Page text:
Taylor Walton LLP:
Best Recruiter – Medium Regional Firm

Taylor Walton has for many years been the pre-eminent firm in the thriving Hertfordshire/Bedfordshire region – the area stretches along the M1 corridor from the northern home counties to Milton Keynes. Geographically it encompasses the successful commercial industries based in Bedfordshire and the surrounding area, as well as the prosperous Hertfordshire towns of St Albans and Harpenden.

Taylor Walton is well known for servicing a high-calibre commercial real estate and corporate client base, as well as advising high-net worth individuals, so it follows that the attraction to trainees has always been the mixture of seats on offer during their training contract.

Being at a Top 200 firm allows trainees to experience some work comparable to a City practice but, with a small intake of trainees each year, individuals and can expect an individualised approach to their training and future opportunities.

Jim Wrigglesworth, the firm’s chief operations officer, is in charge of the early part of the two-stage recruitment process. Led by him the firm has taken a conscious decision to make the whole nerve-racking journey more informal than many of its rivals, which appear to make the process more daunting every year.

Jim uses a broad scoring matrix to screen applicants initially. While academic attainment is important it is by no means predominant. The essence is to uncover interesting people with varying attributes who will fit in to the life of the firm and who, it is believed, show the potential to develop into well-rounded practitioners beyond the training contract. Jim recognises that being a modern lawyer calls for a wide spectrum of skills and personal attributes, which may be demonstrated by candidates who have organised events, charitable endeavours, responsible work experience, outside interests and achievements. Unlike some other firms, Taylor Walton insists on a covering letter to accompany its online application form and Jim places weight on the candidates’ writing style and letter content.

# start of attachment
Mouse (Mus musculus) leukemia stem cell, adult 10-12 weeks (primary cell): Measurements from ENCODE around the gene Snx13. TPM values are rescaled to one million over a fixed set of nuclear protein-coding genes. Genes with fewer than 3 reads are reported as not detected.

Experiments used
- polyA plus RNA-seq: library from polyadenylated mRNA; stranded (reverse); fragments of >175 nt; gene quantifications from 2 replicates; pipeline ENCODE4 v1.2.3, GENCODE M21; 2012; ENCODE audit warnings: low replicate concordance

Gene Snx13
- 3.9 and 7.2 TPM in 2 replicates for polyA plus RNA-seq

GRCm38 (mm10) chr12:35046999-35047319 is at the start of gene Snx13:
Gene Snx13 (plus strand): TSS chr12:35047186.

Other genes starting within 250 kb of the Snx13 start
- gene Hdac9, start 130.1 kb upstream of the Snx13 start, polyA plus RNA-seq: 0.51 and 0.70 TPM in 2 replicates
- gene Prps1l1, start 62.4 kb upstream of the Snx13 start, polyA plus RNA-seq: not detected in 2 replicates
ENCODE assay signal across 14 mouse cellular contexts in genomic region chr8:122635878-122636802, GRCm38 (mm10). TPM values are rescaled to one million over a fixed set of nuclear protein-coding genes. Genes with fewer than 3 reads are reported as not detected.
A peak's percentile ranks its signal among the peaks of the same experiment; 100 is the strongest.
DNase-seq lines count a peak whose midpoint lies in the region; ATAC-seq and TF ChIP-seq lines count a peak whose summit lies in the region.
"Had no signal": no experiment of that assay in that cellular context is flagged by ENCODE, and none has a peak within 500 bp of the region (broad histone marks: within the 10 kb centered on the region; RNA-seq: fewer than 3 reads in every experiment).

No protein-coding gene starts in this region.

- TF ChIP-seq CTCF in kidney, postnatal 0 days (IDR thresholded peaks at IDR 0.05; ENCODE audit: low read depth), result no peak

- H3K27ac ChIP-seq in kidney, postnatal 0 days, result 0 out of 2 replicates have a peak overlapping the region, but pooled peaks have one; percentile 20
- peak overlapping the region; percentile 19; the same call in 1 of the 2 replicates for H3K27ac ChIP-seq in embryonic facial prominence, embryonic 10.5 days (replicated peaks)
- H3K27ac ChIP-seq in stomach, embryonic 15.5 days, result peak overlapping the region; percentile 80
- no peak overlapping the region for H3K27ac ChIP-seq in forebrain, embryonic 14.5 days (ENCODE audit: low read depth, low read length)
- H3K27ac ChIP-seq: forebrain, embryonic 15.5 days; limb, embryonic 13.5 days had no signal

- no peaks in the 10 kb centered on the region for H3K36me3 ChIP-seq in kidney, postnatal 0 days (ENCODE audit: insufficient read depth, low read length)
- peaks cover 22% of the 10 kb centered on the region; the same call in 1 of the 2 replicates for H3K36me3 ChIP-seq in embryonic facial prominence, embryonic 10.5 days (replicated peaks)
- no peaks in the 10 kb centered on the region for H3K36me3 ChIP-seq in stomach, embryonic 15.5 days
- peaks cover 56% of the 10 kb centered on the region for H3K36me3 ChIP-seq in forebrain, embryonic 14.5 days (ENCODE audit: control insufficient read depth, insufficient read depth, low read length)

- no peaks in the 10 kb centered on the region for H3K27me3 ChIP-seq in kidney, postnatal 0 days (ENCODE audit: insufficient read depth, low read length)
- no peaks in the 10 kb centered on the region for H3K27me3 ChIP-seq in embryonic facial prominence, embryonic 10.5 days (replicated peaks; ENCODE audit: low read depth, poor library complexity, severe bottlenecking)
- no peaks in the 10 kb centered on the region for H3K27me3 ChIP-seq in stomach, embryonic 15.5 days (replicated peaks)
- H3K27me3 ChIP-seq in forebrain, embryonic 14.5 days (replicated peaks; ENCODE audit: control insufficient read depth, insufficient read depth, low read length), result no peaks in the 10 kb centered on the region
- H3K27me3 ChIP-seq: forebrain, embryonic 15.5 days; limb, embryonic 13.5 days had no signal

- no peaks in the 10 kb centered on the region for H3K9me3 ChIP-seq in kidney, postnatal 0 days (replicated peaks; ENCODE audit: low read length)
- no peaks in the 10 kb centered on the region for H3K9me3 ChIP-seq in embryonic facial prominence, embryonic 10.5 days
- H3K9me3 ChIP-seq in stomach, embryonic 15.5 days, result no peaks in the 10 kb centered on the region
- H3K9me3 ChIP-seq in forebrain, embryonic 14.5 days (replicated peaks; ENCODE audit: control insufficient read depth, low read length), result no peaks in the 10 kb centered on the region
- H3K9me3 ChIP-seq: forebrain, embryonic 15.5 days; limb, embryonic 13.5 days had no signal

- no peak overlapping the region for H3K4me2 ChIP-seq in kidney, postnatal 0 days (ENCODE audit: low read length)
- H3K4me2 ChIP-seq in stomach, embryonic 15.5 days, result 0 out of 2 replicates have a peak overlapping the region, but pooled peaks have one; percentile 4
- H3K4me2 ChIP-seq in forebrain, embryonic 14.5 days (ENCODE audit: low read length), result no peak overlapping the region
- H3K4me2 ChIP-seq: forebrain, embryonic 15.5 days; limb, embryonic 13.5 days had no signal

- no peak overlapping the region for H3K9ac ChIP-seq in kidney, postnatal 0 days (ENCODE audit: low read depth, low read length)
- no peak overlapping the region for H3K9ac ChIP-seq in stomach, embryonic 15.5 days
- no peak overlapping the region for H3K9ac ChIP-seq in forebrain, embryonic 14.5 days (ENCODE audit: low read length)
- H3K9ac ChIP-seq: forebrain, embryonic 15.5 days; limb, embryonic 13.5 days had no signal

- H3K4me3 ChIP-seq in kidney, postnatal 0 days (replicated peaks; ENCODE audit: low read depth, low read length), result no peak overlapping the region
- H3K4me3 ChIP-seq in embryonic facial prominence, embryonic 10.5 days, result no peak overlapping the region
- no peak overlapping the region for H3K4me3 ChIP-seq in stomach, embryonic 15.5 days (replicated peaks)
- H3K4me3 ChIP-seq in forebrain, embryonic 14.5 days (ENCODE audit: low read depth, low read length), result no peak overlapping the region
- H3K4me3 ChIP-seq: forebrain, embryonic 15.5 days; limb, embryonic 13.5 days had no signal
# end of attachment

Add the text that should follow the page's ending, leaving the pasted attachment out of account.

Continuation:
Competition for up to four training contracts each year remains fierce and the calibre of applicants continues to be high. Typically Jim will invite a dozen candidates for the first round of interviews. In order to allow candidates to perform at their best, he says he aims to conduct the interview in a relaxed manner. He is not a fan of asking innane questions and takes a more straightforward approach, genuinely trying to get to know each candidate, what drives them to become a lawyer, their interest in Taylor Walton and what sort of person they are.  “I want to put candidates at their ease and free candidates of the pressures surrounding attending bootcamps or assessment centres,” he explains. “However, I do still like to see how a candidate thinks on their feet.  I like to ask topical questions about the legal market and ask for their opinion.”  Jim has found that candidates often ask about retention rates and he is only too pleased to recite exceptionally high statistics in this regard adding that the firm’s ethos is not to simply recruit for the duration of the training contract but to try to look for longer term potential.